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Last Modified - 12/17/2010
Testosterone Replacement Therapy
Low testosterone is referred to by many different names such as hypogonadism,
andropause and androgen deficiency in the aging male (A.D.A.M.). These terms are
oftentimes used interchangeably and create confusion even amongst healthcare
professionals. All of these terms refer to a condition of low testosterone that is associated
with other symptoms. Some of these symptoms include a decreased sex drive, fatigue,
erectile dysfunction, falling asleep after dinner, memory and concentrating difficulties, bone
density loss and diminished work performance which are all associated with low
testosterone levels. Oftentimes these symptoms are overlooked or attributed to some other
condition such as normal ageing. Effective therapy for low testosterone levels exists.
Why is my testosterone level low?
It is a well known fact that a man's testosterone level begins to decline as early as the age of
thirty (30). In fact, large longitudinal population studies have shown that a man's
tetsosterone decreases by approximately 1% per year after the age of 30. By the time a man
reaches the age of 60, there is a 30% chance that he will have a low testosterone level.
Most often the decrease in testosterone is associated with aging. Similar to when a woman
goes through menopause, men go through andropause but at a much slower rate.
Consequently, many of the symptoms associated with this condition can be insidious.
What are some other conditions associated with Hypogonadism?
Certain common conditions are frequently associated with low testosterone. The following
table lists some of these conditions.
|Chronic Opiod Use
||Sickle cell disease
What are the risks of testosterone replacement therapy?
In general, testosterone replacement therapy is very safe. People oftentimes confuse the
difference between replacing testosterone in the body to return it to normal physiologic
levels with taking testosterone to achieve "super-physiologic" levels for performance
enhancement. These are clearly two different situations. The biggest concerns are related
to prostate health and the development of prostate cancer. Many hypogonadal men might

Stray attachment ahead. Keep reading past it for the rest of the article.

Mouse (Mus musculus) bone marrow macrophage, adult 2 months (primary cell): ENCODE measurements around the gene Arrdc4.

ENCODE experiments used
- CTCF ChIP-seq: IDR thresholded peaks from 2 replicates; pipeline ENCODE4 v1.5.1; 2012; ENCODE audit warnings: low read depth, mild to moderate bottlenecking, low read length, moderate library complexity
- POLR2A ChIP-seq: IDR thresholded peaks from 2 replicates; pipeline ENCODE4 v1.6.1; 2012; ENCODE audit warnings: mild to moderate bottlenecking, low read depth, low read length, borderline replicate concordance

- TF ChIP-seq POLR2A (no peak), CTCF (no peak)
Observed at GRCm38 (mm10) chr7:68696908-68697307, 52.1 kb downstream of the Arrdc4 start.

notice a slight worsening of their urinary symptoms or increase in their PSA. This occurs
because the prostate and PSA are directly controlled by testosterone. Replacing
testosterone into the normal range only increases urinary symptoms and PSA into the range
where they would be if the testosterone level was not low in the first place. Men with
testosterone levels in the normal range (300-1000 ng/dl) are at no greater risk of developing
prostate cancer than their hypogonadal counterparts. Hypogonadism is not only not
protective against prostate cancer, there is some evidence to suggest that hypogonadal
men might develop a more aggressive form of prostate cancer. Men on testosterone
replacement therapy appear to have improved angina-free exercise periods and better
cholesterol profiles than their hypogonadal counterparts. The risks of osteoporosis and
fractures are reduced in men on testosterone replacement therapy.
What are some of the other resources available to better understand my
For a more detailed discussion about hypogonadism and testosterone replacement
therapy, read Dr Karpman's article:
The Therapeutic Challenges of Hypogonadism and Its Comorbidities
Testosterone Replacement Therapy
Hormone deprivation therapy
may make prostate cancer
WebMD, August 31,2008
Lower testosterone in men
can lead to earlier death
Telegraph, June 17,2008
Testosterone link to
BBC News, March 4, 2008
increases death risk in older
(Urology Times, Nov 1, 2007)
Efficacy of changing
preparations in suboptimally
men. (Int J Impot Res, Sept
Low Testosterone May
Increase Mortality. (Renal &
Decline in testosterone
levels seen among American
men (Urology Times,
December 7, 2006)
TRT appears prostate-safe in
6-month trial (Urology Times,
Alerting your physician to any of the symptoms asssociated with low testosterone is
important. A health inventory questionnaire called the A.D.A.M questionnaire was designed
to identify patients who potentially might have low testosterone levels. If you answer yes to
any three questions or to any single sexual question, there is a strong possibilty that you
have a low testosterone level. Your physician will order confirmatory lab tests prior to
commencing any therapy.
What types of treatment options are available for men with low testosterone
There are a variety of treatment options available for the man with low testosterone levels.
Currently, there are oral, buccal, transdermal gels, patches, intramuscular injections and
subcutaneous pellets available to treat hypogonadism. Each form of therapy has specific
advantages and disadvantages associated with it. You can discuss with your physician
which form of therapy is right for you.